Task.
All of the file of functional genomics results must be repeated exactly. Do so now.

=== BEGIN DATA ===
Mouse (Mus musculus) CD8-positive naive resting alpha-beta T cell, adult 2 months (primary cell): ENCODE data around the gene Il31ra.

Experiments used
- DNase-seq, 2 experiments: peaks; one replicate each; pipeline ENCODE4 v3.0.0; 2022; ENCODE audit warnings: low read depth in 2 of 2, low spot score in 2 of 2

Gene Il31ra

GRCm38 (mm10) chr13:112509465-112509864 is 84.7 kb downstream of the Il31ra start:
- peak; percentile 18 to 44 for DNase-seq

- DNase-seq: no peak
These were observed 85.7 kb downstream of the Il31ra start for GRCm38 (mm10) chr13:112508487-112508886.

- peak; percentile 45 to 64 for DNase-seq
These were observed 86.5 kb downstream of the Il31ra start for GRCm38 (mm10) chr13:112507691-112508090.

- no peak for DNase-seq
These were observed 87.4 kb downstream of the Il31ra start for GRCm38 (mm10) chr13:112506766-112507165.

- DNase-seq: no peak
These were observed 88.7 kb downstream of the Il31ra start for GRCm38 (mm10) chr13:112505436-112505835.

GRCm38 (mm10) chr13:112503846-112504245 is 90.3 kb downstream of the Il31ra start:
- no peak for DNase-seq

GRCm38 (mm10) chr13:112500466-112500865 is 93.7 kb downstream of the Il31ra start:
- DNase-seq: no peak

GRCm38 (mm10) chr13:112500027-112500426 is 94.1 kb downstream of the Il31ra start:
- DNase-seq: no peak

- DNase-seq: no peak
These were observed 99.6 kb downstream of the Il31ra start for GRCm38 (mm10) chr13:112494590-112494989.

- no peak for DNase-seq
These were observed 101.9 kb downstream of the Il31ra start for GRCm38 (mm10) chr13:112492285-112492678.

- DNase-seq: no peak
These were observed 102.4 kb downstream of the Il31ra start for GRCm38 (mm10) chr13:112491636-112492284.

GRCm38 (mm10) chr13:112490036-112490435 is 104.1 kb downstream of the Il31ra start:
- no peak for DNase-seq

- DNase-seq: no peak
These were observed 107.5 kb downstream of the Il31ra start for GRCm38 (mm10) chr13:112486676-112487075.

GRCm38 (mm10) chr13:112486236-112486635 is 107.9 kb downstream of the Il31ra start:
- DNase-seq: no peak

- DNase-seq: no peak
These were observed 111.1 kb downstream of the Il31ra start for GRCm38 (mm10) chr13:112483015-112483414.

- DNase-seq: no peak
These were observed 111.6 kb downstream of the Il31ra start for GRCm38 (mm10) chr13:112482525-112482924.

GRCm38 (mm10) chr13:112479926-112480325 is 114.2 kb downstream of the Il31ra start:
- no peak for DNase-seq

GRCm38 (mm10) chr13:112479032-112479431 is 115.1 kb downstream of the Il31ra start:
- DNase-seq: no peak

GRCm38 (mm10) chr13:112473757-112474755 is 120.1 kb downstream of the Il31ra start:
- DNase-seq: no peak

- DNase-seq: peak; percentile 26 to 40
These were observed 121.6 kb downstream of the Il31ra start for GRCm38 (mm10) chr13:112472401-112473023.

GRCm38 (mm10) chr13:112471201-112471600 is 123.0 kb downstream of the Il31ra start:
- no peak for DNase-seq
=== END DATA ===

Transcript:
Mouse (Mus musculus) CD8-positive naive resting alpha-beta T cell, adult 2 months (primary cell): ENCODE data around the gene Il31ra.

Experiments used
- DNase-seq, 2 experiments: peaks; one replicate each; pipeline ENCODE4 v3.0.0; 2022; ENCODE audit warnings: low read depth in 2 of 2, low spot score in 2 of 2

Gene Il31ra

GRCm38 (mm10) chr13:112509465-112509864 is 84.7 kb downstream of the Il31ra start:
- peak; percentile 18 to 44 for DNase-seq

- DNase-seq: no peak
These were observed 85.7 kb downstream of the Il31ra start for GRCm38 (mm10) chr13:112508487-112508886.

- peak; percentile 45 to 64 for DNase-seq
These were observed 86.5 kb downstream of the Il31ra start for GRCm38 (mm10) chr13:112507691-112508090.

- no peak for DNase-seq
These were observed 87.4 kb downstream of the Il31ra start for GRCm38 (mm10) chr13:112506766-112507165.

- DNase-seq: no peak
These were observed 88.7 kb downstream of the Il31ra start for GRCm38 (mm10) chr13:112505436-112505835.

GRCm38 (mm10) chr13:112503846-112504245 is 90.3 kb downstream of the Il31ra start:
- no peak for DNase-seq

GRCm38 (mm10) chr13:112500466-112500865 is 93.7 kb downstream of the Il31ra start:
- DNase-seq: no peak

GRCm38 (mm10) chr13:112500027-112500426 is 94.1 kb downstream of the Il31ra start:
- DNase-seq: no peak

- DNase-seq: no peak
These were observed 99.6 kb downstream of the Il31ra start for GRCm38 (mm10) chr13:112494590-112494989.

- no peak for DNase-seq
These were observed 101.9 kb downstream of the Il31ra start for GRCm38 (mm10) chr13:112492285-112492678.

- DNase-seq: no peak
These were observed 102.4 kb downstream of the Il31ra start for GRCm38 (mm10) chr13:112491636-112492284.

GRCm38 (mm10) chr13:112490036-112490435 is 104.1 kb downstream of the Il31ra start:
- no peak for DNase-seq

- DNase-seq: no peak
These were observed 107.5 kb downstream of the Il31ra start for GRCm38 (mm10) chr13:112486676-112487075.

GRCm38 (mm10) chr13:112486236-112486635 is 107.9 kb downstream of the Il31ra start:
- DNase-seq: no peak

- DNase-seq: no peak
These were observed 111.1 kb downstream of the Il31ra start for GRCm38 (mm10) chr13:112483015-112483414.

- DNase-seq: no peak
These were observed 111.6 kb downstream of the Il31ra start for GRCm38 (mm10) chr13:112482525-112482924.

GRCm38 (mm10) chr13:112479926-112480325 is 114.2 kb downstream of the Il31ra start:
- no peak for DNase-seq

GRCm38 (mm10) chr13:112479032-112479431 is 115.1 kb downstream of the Il31ra start:
- DNase-seq: no peak

GRCm38 (mm10) chr13:112473757-112474755 is 120.1 kb downstream of the Il31ra start:
- DNase-seq: no peak

- DNase-seq: peak; percentile 26 to 40
These were observed 121.6 kb downstream of the Il31ra start for GRCm38 (mm10) chr13:112472401-112473023.

GRCm38 (mm10) chr13:112471201-112471600 is 123.0 kb downstream of the Il31ra start:
- no peak for DNase-seq